For over a year, GozNym, a gang of five Russian cyber criminals, stole login credentials and emptied bank accounts from unaware Americans.
In an effort to detect and quickly respond to escalating cyber-attacks like these, researchers at the University of Texas at San Antonio (UTSA) developed a framework to score the agility of cyber attackers and defenders.
“Cyber agility isn’t just about patching a security hole, it’s about understanding what happens over time. Sometimes when you protect one vulnerability, you expose yourself to 10 others,” said computer science alumnus Jose Mireles ’17, who now works for the Department of Defense (DoD) and co-developed the framework as part of his UTSA master’s thesis. “In car crashes, we understand how to test for safety using the rules of physics. It is much harder to quantify cybersecurity because scientists have yet to figure out what are the rules of cybersecurity. Having formal metrics and measurement to understand the attacks that occur will benefit a wide range of cyber professionals.”
To develop a quantifiable framework, Mireles collaborated with fellow UTSA student Eric Ficke, researchers at Virginia Tech, U.S. Air Force Research Laboratory, and the U.S. Army Combat Capabilities Development Command Army Research Laboratory (CCDC ARL). The project was conducted under the supervision of UTSA Professor Shouhuai Xu, who serves as the director of the UTSA Laboratory for Cybersecurity Dynamics.
Together, they used a honeypot — a computer system that lures real cyber-attacks — to attract and analyze malicious traffic according to time and effectiveness. As attackers and the defenders created new techniques, the researchers were able to better understand how a series of engagements transformed into an adaptive, responsive and agile pattern or what they called an evolution generation.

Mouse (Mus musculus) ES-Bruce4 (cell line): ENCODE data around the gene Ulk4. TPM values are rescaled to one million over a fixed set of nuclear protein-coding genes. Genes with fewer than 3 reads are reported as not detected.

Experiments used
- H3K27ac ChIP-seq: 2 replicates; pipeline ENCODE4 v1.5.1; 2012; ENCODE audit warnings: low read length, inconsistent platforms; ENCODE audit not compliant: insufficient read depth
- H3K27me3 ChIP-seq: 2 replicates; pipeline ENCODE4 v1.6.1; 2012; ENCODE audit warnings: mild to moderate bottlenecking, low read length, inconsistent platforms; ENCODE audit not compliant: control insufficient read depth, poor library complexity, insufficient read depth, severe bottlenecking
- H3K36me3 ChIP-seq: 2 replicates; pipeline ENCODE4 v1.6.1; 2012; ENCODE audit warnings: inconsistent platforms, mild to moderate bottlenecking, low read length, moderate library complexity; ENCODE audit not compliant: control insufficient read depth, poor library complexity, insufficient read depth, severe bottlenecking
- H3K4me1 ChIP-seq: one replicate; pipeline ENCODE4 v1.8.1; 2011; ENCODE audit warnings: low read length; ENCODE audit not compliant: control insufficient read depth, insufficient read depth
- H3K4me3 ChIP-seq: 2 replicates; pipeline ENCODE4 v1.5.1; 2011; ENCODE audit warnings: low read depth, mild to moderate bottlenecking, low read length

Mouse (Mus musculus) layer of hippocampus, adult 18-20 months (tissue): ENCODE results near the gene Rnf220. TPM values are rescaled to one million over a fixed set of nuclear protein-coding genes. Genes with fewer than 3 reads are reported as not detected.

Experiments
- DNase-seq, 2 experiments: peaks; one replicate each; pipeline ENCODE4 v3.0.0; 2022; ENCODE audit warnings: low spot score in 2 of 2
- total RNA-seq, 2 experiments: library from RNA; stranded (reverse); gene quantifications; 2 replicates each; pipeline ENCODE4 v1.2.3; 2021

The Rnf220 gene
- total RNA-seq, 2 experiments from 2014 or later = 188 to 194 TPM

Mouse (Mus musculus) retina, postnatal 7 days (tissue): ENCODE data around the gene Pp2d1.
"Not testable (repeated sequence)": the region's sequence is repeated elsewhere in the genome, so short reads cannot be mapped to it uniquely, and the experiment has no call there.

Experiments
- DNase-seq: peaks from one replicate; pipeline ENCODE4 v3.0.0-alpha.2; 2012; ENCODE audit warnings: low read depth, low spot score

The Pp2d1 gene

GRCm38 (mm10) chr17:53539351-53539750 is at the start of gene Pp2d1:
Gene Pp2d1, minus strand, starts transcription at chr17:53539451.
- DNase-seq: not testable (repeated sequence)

The framework proposed by the researchers will help government and industry organizations visualize how well they out-maneuver attacks.
“The DoD and U.S. Army recognize that the Cyber domain is as important a battlefront as Ground, Air and Sea,” said Purush Iyer, Ph.D. division chief, network sciences at Army Research Office, an element of CCDC ARL. “Being able to predict what the adversaries will likely do provides opportunities to protect and to launch countermeasures.”
“A picture or graph in this case is really worth more than 1,000 words,” Mireles said. “Using our framework, security professionals will recognize if they’re getting beaten or doing a good job against an attacker.”
UTSA is home to an interdisciplinary cybersecurity program that spans three colleges: the College of Business, College of Engineering and College of Sciences. Research centers and outreach programs provide UTSA students and faculty with additional opportunities to explore the various facets of this high demand and ever-changing field.